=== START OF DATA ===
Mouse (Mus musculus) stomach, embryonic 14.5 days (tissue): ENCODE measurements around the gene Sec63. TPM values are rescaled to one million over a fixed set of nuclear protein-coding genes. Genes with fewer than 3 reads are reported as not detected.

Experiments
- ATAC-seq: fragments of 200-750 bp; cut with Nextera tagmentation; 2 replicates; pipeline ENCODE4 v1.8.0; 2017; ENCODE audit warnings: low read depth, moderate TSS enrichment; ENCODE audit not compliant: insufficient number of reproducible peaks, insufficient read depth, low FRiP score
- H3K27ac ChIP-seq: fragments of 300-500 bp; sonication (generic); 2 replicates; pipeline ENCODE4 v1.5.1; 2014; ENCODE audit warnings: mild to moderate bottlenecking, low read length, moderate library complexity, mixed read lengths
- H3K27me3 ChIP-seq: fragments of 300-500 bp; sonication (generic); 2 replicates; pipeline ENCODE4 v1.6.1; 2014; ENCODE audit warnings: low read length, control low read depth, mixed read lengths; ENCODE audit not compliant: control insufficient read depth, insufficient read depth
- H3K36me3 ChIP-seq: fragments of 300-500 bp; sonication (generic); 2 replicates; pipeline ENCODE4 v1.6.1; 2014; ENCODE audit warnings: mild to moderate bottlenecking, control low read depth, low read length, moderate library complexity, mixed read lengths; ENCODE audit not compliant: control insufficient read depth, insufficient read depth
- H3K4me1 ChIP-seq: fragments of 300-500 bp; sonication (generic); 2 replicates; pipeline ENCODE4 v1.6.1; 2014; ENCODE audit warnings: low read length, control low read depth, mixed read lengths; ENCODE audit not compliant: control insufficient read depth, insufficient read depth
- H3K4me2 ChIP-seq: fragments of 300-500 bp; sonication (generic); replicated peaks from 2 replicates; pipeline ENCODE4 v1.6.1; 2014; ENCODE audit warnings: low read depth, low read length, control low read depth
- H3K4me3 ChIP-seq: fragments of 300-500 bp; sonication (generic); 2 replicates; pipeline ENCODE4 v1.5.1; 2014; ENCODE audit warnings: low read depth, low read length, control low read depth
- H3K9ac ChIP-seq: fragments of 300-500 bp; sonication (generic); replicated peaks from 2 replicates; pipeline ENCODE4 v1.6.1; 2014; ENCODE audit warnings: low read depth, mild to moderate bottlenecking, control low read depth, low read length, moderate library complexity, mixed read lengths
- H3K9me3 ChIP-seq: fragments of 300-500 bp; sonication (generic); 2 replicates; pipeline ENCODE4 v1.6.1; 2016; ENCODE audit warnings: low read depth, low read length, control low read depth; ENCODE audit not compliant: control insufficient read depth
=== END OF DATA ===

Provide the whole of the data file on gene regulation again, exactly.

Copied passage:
Mouse (Mus musculus) stomach, embryonic 14.5 days (tissue): ENCODE measurements around the gene Sec63. TPM values are rescaled to one million over a fixed set of nuclear protein-coding genes. Genes with fewer than 3 reads are reported as not detected.

Experiments
- ATAC-seq: fragments of 200-750 bp; cut with Nextera tagmentation; 2 replicates; pipeline ENCODE4 v1.8.0; 2017; ENCODE audit warnings: low read depth, moderate TSS enrichment; ENCODE audit not compliant: insufficient number of reproducible peaks, insufficient read depth, low FRiP score
- H3K27ac ChIP-seq: fragments of 300-500 bp; sonication (generic); 2 replicates; pipeline ENCODE4 v1.5.1; 2014; ENCODE audit warnings: mild to moderate bottlenecking, low read length, moderate library complexity, mixed read lengths
- H3K27me3 ChIP-seq: fragments of 300-500 bp; sonication (generic); 2 replicates; pipeline ENCODE4 v1.6.1; 2014; ENCODE audit warnings: low read length, control low read depth, mixed read lengths; ENCODE audit not compliant: control insufficient read depth, insufficient read depth
- H3K36me3 ChIP-seq: fragments of 300-500 bp; sonication (generic); 2 replicates; pipeline ENCODE4 v1.6.1; 2014; ENCODE audit warnings: mild to moderate bottlenecking, control low read depth, low read length, moderate library complexity, mixed read lengths; ENCODE audit not compliant: control insufficient read depth, insufficient read depth
- H3K4me1 ChIP-seq: fragments of 300-500 bp; sonication (generic); 2 replicates; pipeline ENCODE4 v1.6.1; 2014; ENCODE audit warnings: low read length, control low read depth, mixed read lengths; ENCODE audit not compliant: control insufficient read depth, insufficient read depth
- H3K4me2 ChIP-seq: fragments of 300-500 bp; sonication (generic); replicated peaks from 2 replicates; pipeline ENCODE4 v1.6.1; 2014; ENCODE audit warnings: low read depth, low read length, control low read depth
- H3K4me3 ChIP-seq: fragments of 300-500 bp; sonication (generic); 2 replicates; pipeline ENCODE4 v1.5.1; 2014; ENCODE audit warnings: low read depth, low read length, control low read depth
- H3K9ac ChIP-seq: fragments of 300-500 bp; sonication (generic); replicated peaks from 2 replicates; pipeline ENCODE4 v1.6.1; 2014; ENCODE audit warnings: low read depth, mild to moderate bottlenecking, control low read depth, low read length, moderate library complexity, mixed read lengths
- H3K9me3 ChIP-seq: fragments of 300-500 bp; sonication (generic); 2 replicates; pipeline ENCODE4 v1.6.1; 2016; ENCODE audit warnings: low read depth, low read length, control low read depth; ENCODE audit not compliant: control insufficient read depth